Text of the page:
Open Collaboration to Accelerate Innovation
Twelve leaders from four IT companies, seven American universities and the Kauffman Foundation have adopted a set of guiding principles to address how to approach open collaborative research between universities and the IT industry. The expectation is that the principles will promote and accelerate innovation, shortening the time it takes to move from concept to development.
According to their press release, the companies and universities agreed:
* That intellectual property arising from selected research collaborations will be made available free of charge for commercial and academic use.
* To an established set of guidelines that address the rights of the participants and the public.
These twelve enterprises believe the principles will accelerate innovation and contribute to open software research across a breadth of initiatives, thus enabling the development of related industry standards and greater interoperability, while managing intellectual property in a more balanced manner.
Open source software and open standards jointly developed by universities, government and industry can create a powerful platform for collaborative innovation,
said Dr. John E. Kelly III, senior vice president of Technology & Intellectual Property for IBM.
These principles are based on a balanced approach to IP management and should stimulate additional joint industry and university research projects.
In August, IBM and the Kauffman Foundation, a private foundation that focuses on advancing innovation and entrepreneurship, cosponsored a University and Industry Innovation Summit at the Georgetown University Law Center in Washington, DC. To accelerate collaborative innovation, current intellectual property barriers were evaluated and plans were drafted to support a variety of research relationships. Recognizing the existence of a complex continuum of possible research partnerships, the Summit team agreed to address open collaboration models, in particular instances where researchers will create and disseminate software knowledge freely to the public.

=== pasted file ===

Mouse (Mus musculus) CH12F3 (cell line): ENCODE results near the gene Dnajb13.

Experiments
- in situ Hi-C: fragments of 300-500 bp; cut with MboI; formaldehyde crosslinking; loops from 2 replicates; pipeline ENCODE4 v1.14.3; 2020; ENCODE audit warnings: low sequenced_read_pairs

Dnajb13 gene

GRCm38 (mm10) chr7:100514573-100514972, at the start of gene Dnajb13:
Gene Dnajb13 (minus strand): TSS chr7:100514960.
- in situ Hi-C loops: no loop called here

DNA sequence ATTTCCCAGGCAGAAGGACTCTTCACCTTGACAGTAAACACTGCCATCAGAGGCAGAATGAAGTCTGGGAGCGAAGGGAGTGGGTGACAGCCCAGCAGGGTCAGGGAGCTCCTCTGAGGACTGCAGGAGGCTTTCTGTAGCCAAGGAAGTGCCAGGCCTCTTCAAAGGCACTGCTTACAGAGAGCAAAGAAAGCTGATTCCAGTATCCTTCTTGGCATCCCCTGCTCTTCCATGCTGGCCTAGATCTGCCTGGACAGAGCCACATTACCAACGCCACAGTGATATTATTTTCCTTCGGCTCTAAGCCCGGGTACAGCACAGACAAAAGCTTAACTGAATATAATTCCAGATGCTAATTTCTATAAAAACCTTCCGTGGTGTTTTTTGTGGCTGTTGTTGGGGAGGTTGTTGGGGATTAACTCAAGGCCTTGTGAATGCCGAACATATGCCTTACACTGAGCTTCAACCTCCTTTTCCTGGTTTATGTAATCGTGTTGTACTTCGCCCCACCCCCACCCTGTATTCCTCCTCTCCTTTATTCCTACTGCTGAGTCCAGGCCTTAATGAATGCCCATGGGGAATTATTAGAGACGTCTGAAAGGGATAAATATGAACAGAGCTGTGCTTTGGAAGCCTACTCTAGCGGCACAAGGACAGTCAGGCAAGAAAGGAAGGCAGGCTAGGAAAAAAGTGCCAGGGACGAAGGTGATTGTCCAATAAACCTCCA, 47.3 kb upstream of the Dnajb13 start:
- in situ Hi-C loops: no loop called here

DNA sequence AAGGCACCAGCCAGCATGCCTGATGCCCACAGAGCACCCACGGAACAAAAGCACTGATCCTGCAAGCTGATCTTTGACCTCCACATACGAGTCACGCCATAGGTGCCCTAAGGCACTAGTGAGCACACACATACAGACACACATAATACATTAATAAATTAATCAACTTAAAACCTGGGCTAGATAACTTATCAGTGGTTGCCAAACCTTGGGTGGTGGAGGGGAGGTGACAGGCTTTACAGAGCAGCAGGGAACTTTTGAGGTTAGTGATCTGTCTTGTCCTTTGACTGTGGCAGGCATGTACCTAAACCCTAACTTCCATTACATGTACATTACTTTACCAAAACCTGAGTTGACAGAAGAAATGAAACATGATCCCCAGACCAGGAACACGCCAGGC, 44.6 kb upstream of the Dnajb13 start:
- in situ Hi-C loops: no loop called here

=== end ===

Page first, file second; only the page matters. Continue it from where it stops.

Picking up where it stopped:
Pervasive acceptance of the open collaboration principles by other universities and the IT industry, as well as the development of guiding principles for other research agreements remains at the core of the Summit team’s continuing agenda. The goal is to shorten the time from the first spark, or idea, to the commencement of research on that idea.
Summit participants developing and adopting these principles include the Kauffman Foundation, Carnegie Mellon University (Penn.), Georgia Institute of Technology, Rensselaer Polytechnic Institute (N.Y.), Stanford University (Calif.), University of California at Berkeley, University of Illinois – Urbana-Champaign, The University of Texas at Austin, Cisco, HP, IBM and Intel. Additional collaborators include the National Science Foundation, the Office of U.S. Senator Joseph Lieberman and the National Academies’ Government University Industry Research Roundtable (GUIRR).